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How Claire’s Left the ’90s to Reach a New Generation

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For women who grew up in the 1990s or 2000s, retailer Claire’s may trigger a wave of nostalgia. Once a fixture of suburban shopping malls, the store was a mecca for tween girls: the place for first ear piercings and a treasure trove of glittery scrunchies, butterfly clips and berry-flavored lip gloss. 

As those girls have entered new phases, so too has the brand. After a rocky period in which it filed for bankruptcy in 2018, Claire’s has reinvented itself, branching out from the mall to Parisian boulevards, Walmart and the metaverse.

Its latest campaign, “The Collab,” is a year-long effort to cement that transformation and connect with the next generation of youth. 

The Collab celebrates “Generation Zalpha,” the term referring to a combination of Gen Z and Gen Alpha. These young people are Claire’s primary audience, so it has put them front and center in the campaign–not only as stars but also as co-creators of the content.

The inaugural “Collab” cast range in age from seven to early 20s, with occupations spanning fashion designer, surfer, drummer, singer, skateboarder, filmmaker and TikTok-famous chef. They model Claire’s spring collection in the ads, but also collaborated on the social content and videos. For example, the dress worn by 15-year-old fashion designer Ashlyn So is her own design, while documentary producer Maggie Sophie Brown captured behind-the-scenes photography and films.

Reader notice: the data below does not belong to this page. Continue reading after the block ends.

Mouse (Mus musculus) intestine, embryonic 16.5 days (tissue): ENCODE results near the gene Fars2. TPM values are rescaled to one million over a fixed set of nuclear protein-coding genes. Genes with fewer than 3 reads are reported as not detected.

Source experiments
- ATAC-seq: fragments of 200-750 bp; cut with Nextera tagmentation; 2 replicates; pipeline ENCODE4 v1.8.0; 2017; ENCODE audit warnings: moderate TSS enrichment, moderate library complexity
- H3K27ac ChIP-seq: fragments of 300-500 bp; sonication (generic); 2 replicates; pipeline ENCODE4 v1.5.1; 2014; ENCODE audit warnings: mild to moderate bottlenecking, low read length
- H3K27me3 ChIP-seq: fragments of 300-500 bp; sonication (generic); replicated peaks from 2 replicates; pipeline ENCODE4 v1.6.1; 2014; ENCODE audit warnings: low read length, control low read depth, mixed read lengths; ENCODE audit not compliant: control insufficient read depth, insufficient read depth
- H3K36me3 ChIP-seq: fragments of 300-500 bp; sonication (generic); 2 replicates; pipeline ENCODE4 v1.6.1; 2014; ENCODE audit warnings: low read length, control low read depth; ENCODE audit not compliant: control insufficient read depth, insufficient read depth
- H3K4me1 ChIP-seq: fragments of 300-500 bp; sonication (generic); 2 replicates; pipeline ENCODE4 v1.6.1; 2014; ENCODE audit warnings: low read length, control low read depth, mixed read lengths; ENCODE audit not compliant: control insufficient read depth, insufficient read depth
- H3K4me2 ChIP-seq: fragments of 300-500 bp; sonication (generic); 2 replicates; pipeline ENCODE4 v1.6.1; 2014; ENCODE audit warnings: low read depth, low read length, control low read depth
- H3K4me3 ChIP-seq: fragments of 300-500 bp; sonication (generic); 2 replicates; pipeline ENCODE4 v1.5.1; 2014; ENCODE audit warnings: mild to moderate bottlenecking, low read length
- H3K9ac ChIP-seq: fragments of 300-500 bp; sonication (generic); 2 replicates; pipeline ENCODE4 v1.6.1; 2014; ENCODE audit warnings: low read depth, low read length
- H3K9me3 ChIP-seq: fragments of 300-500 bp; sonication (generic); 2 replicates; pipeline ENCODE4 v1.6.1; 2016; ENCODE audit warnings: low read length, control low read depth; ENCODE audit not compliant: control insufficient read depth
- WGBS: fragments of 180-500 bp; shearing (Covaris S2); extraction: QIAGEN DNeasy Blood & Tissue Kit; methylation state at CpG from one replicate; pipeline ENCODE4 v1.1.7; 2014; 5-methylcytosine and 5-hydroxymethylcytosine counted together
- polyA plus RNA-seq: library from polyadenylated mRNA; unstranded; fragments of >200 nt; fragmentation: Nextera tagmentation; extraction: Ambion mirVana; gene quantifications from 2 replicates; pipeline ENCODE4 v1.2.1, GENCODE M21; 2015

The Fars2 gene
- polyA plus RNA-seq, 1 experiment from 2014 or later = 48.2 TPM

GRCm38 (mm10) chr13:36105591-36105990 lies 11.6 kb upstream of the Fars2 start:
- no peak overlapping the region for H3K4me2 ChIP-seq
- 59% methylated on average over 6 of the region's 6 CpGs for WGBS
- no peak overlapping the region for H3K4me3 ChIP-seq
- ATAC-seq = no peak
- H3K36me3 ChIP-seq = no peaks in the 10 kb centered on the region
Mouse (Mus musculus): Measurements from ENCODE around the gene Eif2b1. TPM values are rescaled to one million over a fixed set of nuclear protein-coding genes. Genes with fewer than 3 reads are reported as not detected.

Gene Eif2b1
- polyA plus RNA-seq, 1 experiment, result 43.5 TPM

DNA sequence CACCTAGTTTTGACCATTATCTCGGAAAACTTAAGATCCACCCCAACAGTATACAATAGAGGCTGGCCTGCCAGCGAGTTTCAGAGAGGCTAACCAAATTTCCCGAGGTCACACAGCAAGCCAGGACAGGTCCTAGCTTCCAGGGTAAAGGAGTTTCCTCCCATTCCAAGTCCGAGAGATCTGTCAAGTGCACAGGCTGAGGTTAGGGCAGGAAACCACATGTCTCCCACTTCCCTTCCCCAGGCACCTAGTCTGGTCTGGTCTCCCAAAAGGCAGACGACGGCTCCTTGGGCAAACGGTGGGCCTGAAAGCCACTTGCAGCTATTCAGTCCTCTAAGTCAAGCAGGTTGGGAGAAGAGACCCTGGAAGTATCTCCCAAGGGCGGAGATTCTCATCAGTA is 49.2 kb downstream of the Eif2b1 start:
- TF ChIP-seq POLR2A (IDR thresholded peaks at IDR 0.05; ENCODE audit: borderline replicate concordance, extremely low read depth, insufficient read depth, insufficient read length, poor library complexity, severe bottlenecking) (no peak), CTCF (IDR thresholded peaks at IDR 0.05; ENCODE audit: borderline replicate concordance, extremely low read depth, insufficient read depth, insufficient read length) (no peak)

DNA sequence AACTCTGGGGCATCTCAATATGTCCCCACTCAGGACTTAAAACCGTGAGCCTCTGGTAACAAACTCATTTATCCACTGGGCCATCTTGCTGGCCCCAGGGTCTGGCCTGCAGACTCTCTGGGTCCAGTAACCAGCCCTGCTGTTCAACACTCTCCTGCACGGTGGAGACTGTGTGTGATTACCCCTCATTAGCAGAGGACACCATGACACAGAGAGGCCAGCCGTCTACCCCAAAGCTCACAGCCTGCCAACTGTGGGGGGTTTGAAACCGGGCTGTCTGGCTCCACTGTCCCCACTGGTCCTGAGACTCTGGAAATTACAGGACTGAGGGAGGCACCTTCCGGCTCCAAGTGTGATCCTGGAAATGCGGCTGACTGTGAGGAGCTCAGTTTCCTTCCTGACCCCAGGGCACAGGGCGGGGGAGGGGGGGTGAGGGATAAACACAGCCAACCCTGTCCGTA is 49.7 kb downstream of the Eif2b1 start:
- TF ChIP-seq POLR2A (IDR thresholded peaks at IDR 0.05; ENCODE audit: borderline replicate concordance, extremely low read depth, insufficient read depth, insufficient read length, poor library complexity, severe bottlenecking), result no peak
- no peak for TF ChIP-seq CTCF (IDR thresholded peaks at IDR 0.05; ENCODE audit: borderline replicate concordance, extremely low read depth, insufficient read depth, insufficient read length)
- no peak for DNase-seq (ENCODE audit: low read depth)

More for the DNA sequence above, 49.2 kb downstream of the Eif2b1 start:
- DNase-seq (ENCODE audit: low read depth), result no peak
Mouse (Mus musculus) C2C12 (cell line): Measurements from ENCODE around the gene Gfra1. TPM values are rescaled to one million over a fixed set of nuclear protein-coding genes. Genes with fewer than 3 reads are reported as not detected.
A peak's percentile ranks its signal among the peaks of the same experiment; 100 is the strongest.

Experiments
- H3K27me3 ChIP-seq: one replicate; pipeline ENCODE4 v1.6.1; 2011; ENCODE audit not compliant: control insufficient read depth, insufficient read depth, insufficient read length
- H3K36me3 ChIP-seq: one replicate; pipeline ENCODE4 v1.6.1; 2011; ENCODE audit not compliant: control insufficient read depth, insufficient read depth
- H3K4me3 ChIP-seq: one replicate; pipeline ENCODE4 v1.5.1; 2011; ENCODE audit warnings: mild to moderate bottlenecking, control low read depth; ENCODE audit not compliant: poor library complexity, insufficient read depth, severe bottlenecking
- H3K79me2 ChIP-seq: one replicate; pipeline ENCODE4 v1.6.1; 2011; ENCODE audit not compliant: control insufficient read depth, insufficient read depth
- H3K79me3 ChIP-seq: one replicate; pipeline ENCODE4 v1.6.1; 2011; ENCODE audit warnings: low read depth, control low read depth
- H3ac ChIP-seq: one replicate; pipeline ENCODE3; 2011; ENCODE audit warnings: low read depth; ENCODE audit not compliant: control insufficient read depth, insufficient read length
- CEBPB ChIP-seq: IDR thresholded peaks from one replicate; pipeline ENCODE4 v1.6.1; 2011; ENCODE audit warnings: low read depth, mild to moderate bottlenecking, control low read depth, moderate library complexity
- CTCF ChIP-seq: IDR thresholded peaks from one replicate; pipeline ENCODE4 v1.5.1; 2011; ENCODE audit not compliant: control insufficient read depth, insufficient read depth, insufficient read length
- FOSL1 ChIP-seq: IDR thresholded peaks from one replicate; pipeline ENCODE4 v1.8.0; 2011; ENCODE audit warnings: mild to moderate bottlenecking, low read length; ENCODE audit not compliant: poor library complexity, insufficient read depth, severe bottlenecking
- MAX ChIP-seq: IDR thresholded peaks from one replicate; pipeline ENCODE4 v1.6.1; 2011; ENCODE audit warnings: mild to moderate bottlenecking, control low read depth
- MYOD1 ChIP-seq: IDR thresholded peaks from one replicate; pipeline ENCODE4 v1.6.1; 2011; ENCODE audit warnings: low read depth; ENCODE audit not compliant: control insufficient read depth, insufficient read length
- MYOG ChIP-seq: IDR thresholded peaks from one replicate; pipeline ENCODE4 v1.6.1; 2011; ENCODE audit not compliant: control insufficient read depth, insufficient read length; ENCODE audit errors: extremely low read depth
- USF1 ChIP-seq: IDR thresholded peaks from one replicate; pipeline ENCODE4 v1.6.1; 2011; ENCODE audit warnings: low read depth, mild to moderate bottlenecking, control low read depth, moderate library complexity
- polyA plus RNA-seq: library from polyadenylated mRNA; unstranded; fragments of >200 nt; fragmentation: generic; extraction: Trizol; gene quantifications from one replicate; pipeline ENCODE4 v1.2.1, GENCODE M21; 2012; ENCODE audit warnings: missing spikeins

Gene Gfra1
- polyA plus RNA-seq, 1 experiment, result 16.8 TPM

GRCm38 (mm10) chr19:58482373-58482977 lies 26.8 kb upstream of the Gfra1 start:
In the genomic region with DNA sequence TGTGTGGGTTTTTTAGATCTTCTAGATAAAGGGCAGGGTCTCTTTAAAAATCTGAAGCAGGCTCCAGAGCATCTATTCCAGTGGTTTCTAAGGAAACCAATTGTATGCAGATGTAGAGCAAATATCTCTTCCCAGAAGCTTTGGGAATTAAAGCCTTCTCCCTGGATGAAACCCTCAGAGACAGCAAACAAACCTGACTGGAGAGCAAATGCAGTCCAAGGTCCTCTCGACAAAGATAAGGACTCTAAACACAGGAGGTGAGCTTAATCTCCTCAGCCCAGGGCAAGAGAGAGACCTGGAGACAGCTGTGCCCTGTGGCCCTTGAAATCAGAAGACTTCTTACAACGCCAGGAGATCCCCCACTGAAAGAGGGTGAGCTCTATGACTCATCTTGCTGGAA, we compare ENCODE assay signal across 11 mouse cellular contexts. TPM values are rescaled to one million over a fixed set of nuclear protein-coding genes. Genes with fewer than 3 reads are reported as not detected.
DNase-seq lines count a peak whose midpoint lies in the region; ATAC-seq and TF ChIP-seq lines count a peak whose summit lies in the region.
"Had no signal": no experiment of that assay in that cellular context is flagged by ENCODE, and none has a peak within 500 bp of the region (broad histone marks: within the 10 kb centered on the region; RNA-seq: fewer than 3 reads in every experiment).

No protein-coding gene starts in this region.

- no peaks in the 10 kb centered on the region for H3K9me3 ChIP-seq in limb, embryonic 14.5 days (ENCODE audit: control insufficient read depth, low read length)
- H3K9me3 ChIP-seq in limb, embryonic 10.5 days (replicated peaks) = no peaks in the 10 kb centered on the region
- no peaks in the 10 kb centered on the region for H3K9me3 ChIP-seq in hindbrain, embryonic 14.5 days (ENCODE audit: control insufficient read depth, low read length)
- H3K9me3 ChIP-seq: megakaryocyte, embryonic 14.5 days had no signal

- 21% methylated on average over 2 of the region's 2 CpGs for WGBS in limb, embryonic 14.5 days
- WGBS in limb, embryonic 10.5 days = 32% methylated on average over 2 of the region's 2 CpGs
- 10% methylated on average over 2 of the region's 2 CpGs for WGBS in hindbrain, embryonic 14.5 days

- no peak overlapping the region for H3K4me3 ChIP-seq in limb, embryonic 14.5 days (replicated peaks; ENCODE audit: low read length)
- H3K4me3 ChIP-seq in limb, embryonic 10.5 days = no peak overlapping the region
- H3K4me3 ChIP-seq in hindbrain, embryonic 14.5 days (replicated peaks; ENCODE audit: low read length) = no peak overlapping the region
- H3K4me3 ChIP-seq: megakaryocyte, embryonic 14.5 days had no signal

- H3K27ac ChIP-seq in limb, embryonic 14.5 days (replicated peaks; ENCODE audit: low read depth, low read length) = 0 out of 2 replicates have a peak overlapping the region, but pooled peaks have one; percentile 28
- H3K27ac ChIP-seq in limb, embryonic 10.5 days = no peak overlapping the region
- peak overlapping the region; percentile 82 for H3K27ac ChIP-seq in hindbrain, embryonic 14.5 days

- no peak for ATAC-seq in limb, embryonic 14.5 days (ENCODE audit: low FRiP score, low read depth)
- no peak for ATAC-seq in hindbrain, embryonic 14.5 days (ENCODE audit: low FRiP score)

“This is the first time we let kids behind the camera from a creative perspective,” Kristin Patrick, executive vice-president and chief marketing officer of Claire’s, told ADWEEK. 

Claire’s will add new faces and collaborators to The Collab’s cast over the coming year. Patrick said it was important to include not only influencers but also “regular kids” representing diverse voices and talents, to create a “showcase for the generation.” 

“This is a special generation and you have to listen to them,” she said. 

Revamping the brand

Founded in 1961, Claire’s has long been synonymous with a certain facet of youth culture. But back in 2018, as overall foot traffic at malls declined, Claire’s suffered falling sales, shut down dozens of stores and filed for bankruptcy in the U.S.

In 2021, Patrick joined Claire’s as CMO after previously serving as global CMO of PepsiCo. Her mission was to upgrade Claire’s image from a dusty mall store to a global fashion brand. 

Claire’s was a fixture of shopping malls but has since partnered with other retailers.Claire’s

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